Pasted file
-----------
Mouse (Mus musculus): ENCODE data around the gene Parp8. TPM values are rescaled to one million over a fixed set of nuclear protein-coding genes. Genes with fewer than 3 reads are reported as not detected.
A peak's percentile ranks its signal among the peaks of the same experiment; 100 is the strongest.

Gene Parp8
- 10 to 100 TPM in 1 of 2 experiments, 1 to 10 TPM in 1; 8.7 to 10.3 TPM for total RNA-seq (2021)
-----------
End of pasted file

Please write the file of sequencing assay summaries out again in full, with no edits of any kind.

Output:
Mouse (Mus musculus): ENCODE data around the gene Parp8. TPM values are rescaled to one million over a fixed set of nuclear protein-coding genes. Genes with fewer than 3 reads are reported as not detected.
A peak's percentile ranks its signal among the peaks of the same experiment; 100 is the strongest.

Gene Parp8
- 10 to 100 TPM in 1 of 2 experiments, 1 to 10 TPM in 1; 8.7 to 10.3 TPM for total RNA-seq (2021)